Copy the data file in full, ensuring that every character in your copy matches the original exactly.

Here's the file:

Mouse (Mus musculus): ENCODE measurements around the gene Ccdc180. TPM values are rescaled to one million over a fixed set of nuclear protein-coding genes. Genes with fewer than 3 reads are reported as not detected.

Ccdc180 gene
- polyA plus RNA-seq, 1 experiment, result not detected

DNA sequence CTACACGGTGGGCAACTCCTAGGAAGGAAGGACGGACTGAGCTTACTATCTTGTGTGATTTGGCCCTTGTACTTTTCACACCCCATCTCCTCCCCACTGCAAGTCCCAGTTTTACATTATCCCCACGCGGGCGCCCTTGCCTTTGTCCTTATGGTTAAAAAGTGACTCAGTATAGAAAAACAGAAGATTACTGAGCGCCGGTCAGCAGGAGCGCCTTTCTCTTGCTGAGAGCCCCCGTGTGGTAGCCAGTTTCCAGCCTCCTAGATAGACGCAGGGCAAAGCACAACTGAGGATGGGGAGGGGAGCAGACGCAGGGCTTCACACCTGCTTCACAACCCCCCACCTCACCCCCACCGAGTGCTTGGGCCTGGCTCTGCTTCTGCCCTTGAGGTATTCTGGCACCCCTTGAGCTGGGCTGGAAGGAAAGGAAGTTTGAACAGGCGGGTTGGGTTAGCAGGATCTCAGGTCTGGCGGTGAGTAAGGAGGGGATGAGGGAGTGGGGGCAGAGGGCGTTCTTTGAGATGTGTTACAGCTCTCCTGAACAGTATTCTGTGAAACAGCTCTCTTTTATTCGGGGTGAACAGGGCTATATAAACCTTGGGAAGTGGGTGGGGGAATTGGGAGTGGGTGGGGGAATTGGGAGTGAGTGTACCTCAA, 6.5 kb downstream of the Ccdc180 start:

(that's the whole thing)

Mouse (Mus musculus): ENCODE measurements around the gene Ccdc180. TPM values are rescaled to one million over a fixed set of nuclear protein-coding genes. Genes with fewer than 3 reads are reported as not detected.

Ccdc180 gene
- polyA plus RNA-seq, 1 experiment, result not detected

DNA sequence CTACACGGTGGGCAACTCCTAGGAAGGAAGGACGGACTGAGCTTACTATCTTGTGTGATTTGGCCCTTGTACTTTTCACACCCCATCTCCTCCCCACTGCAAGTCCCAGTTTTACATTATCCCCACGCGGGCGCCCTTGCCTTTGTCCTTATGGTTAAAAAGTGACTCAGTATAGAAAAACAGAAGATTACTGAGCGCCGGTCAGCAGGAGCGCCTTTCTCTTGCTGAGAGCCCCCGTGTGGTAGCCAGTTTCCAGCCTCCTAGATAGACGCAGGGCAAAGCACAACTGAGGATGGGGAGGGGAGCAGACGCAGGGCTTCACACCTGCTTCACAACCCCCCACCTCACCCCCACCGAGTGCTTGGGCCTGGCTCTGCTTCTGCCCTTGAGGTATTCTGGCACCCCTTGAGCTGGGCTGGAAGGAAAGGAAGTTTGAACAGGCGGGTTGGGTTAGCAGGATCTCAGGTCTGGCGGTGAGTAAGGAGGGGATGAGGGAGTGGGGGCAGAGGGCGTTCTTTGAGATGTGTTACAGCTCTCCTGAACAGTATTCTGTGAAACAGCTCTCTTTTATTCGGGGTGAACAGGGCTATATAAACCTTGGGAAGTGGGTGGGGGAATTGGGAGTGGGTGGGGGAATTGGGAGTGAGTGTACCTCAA, 6.5 kb downstream of the Ccdc180 start: